YOLO! Drake Gets Grad-Speech Makeover

Founder of pro-education project Undroppable Jason Pollock schools kids on 'Drakeisms' and tells MTV News why.

Ever since Drake brought "YOLO" into the lexicon in 2011 via his song "The Motto," teens and adults alike have adopted the acronym — "You Only Live Once" — as an excuse to do dumb things with zero consequences. Director Jason Pollock, however, recently redefined — or, rather, clarified — its meaning during a Drake-themed high school graduation speech that pumped the kids up almost as much as Drizzy himself could.

Pollock, creator of a social media project calledUndroppable that seeks to curb high school dropout rates, went to Schenectady High School at the end of June to unleash his Drake-inspired wisdom. Pollock is currently compiling videos featuring kids from high schools around the country for inclusion in a documentary produced by Justin Bieber's manager Scooter Braun and "Anchorman 2" writer/director Adam McKay.

The director put three "Drakeisms" — "YOLO," "No New Friends" and "Started from the Bottom" — in terms applicable to the grads' lives. No, Pollock wasn't promoting rampant bad decision-making with an easy "YOLO" out — he was bringing out the wisdom in Drake's words, he said.

Here are Pollock's definitions of the Drakeisms:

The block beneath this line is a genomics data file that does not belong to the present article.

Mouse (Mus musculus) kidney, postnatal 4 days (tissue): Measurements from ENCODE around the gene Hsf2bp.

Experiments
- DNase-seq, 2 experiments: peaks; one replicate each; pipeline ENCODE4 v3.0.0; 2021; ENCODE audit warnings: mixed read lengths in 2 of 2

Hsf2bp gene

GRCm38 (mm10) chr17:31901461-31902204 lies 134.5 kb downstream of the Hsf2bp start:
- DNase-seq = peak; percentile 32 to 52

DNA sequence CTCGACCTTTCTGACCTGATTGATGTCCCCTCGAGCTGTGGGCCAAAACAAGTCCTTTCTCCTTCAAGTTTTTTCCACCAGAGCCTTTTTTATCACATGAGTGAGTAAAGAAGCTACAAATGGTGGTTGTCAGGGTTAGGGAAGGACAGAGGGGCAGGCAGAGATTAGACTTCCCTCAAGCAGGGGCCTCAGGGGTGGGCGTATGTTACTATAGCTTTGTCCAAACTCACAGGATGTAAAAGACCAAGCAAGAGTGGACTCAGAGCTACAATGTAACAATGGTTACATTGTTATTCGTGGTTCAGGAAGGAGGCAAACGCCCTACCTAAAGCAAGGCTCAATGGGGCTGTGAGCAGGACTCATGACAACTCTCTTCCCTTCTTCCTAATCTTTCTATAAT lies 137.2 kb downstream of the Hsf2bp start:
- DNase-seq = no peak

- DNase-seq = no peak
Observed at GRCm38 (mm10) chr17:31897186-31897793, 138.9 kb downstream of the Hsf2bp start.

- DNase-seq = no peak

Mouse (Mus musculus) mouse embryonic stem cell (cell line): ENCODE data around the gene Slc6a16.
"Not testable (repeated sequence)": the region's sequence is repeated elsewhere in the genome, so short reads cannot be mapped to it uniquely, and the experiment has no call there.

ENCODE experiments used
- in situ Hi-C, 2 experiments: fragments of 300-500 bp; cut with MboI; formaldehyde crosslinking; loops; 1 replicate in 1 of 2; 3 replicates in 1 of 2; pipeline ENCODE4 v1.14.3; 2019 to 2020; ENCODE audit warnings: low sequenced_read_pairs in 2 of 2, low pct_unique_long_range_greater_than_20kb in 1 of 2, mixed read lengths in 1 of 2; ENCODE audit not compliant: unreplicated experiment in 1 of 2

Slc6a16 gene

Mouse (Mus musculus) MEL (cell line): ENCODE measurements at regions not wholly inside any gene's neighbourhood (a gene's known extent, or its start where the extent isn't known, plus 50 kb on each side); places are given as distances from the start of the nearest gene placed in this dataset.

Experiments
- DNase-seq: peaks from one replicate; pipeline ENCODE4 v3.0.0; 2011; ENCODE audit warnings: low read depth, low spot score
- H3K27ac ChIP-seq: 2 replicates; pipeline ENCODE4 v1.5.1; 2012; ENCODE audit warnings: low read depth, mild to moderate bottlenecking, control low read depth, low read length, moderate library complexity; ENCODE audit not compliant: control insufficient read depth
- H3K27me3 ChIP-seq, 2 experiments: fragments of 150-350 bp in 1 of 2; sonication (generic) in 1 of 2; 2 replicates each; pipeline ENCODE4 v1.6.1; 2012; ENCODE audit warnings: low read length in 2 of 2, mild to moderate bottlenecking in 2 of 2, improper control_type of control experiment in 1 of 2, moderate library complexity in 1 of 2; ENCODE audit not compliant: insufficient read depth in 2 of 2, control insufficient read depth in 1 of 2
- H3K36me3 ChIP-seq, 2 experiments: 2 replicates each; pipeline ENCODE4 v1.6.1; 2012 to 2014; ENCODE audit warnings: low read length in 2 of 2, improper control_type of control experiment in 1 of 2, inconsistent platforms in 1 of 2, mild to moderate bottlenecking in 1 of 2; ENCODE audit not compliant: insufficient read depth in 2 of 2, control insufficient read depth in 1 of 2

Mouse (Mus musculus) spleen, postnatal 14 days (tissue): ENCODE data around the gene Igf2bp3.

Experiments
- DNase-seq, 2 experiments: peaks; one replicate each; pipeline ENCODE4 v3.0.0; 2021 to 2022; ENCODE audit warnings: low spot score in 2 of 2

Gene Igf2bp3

"YOLO: "[It's] about doing as much as we can every day to try to help our community because we only live once," he said in the speech.

"No New Friends": "[These are the] few people in your life who you grew up with and truly know you, and they are your real friends."

"Started from the Bottom": This served as the speech's tear-jerking show-closer, hitting the closest to home and telling the assembled students that "each of you had to start from the bottom, and now you're here."

"When that song came out — that was just a huge day for me," Pollock told MTV News about "Started from the Bottom." "As someone who's been working in schools with underprivileged kids who don't get a lot of respect and are trying to make it and need a little bit of inspiration, that song became a rallying cry."

So why did Pollock go with Drake over all other hip-hop and pop stars? Well, he was simply giving the people what they want.

"I always ask the kids what they're listening to, what they love, who they like," he said. "And every kid told me Drake. I knew about Drake, but I hadn't really become obsessed with Drake. One hundred kids in a row tell you that Drake is their favorite rapper — a lot of bells went off."

Soon, Pollock became Drake's biggest fan, inspired by his students' love for the rapper as well as his respect for Drizzy's lyrics. "In the hip-hop game he's actually saying really smart things," Pollock said. "I always talk about being positive, but I think he's talking about it in a very different, very engaging way— he's saying the same kinds of things."

Pollock thinks his knowledge of the rapper prevented the kids from reacting to his speech with what could easily have been a room-wide eyeroll. "A lot of why I think the speech is good is because I've listened to kids so much, so I was able to create something that they wanted to hear," he said. "To be honest, I did not realize how well it was going to go over. They just went crazy."

Drake has yet to respond to the speech, but Pollock hopes that the rapper will get involved in Undroppable. "It would be a dream come to true to get this on his radar," he said. "'I am Undroppable' is a great Drake phrase.... I think we're going to start seeing it in rap songs. It can be part of the lexicon, like YOLO."